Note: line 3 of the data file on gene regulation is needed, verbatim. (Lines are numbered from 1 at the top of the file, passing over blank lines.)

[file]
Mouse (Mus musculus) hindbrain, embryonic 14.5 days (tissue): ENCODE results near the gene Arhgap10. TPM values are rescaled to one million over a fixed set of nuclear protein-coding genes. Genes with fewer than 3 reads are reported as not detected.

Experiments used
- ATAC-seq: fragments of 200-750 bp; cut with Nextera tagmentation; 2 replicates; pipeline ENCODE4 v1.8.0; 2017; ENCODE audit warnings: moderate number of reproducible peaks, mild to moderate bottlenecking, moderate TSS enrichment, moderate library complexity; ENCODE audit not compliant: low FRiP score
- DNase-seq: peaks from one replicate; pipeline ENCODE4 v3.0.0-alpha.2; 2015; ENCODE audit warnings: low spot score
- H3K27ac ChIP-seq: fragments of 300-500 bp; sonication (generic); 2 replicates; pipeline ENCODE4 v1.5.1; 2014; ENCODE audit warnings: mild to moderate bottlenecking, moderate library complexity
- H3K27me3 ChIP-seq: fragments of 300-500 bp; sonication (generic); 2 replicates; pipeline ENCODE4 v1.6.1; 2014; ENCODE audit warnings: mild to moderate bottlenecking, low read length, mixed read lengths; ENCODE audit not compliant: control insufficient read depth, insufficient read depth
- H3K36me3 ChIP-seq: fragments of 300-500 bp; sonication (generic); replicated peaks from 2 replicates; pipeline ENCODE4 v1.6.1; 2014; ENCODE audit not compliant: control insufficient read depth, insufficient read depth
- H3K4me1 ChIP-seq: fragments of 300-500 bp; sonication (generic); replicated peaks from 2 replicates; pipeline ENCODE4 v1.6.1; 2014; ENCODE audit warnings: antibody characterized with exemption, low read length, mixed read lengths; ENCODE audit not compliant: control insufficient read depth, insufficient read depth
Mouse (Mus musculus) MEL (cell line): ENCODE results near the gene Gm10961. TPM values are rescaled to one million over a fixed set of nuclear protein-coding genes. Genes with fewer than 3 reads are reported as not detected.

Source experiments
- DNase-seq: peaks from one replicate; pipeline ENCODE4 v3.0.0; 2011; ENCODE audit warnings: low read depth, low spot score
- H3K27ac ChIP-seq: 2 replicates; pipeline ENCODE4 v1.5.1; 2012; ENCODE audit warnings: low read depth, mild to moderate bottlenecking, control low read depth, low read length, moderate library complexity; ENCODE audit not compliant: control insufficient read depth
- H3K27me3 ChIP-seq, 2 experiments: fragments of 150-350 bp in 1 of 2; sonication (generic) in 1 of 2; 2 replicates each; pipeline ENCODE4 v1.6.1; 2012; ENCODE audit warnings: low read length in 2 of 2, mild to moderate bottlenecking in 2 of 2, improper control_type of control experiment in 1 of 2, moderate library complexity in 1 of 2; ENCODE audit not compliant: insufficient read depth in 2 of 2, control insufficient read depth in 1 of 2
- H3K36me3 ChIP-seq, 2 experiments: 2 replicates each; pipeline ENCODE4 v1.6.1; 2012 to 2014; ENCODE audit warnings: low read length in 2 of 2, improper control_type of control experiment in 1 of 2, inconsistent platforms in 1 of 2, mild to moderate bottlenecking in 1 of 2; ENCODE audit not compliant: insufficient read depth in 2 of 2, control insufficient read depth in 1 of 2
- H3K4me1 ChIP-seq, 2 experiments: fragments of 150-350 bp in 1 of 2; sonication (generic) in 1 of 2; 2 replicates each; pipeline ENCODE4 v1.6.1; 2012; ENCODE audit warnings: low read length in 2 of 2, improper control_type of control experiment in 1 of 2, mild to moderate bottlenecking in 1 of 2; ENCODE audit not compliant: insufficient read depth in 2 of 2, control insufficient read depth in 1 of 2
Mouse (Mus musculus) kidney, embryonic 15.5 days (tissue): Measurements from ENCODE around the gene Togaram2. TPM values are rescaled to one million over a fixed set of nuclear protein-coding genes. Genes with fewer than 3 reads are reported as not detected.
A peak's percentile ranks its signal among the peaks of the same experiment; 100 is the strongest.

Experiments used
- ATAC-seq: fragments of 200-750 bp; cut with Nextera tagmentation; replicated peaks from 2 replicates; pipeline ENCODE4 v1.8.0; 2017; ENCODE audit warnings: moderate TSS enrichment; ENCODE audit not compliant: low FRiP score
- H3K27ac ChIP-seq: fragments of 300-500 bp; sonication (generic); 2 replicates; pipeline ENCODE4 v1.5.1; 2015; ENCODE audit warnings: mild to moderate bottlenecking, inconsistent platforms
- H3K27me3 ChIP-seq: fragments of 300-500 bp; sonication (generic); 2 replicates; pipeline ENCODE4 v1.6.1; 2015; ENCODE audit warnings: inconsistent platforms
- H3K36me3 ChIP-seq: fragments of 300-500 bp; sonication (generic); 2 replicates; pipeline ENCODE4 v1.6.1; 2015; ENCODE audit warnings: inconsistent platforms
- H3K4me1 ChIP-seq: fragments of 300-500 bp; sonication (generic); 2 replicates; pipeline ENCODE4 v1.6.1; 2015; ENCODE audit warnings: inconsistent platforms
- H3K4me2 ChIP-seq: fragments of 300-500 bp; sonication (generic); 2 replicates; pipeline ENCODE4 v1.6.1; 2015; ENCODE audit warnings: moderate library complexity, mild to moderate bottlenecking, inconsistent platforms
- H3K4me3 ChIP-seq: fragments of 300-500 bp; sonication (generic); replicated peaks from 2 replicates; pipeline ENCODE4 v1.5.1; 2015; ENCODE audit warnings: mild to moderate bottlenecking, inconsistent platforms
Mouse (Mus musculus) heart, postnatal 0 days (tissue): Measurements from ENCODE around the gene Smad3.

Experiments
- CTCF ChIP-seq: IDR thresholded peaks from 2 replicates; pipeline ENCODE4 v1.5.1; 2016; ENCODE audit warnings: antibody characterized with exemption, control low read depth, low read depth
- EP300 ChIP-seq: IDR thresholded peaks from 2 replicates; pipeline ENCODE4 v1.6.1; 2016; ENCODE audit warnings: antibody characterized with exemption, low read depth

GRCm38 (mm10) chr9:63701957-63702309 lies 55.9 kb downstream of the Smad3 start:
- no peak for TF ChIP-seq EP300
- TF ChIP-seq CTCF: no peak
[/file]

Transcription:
- ATAC-seq: fragments of 200-750 bp; cut with Nextera tagmentation; 2 replicates; pipeline ENCODE4 v1.8.0; 2017; ENCODE audit warnings: moderate number of reproducible peaks, mild to moderate bottlenecking, moderate TSS enrichment, moderate library complexity; ENCODE audit not compliant: low FRiP score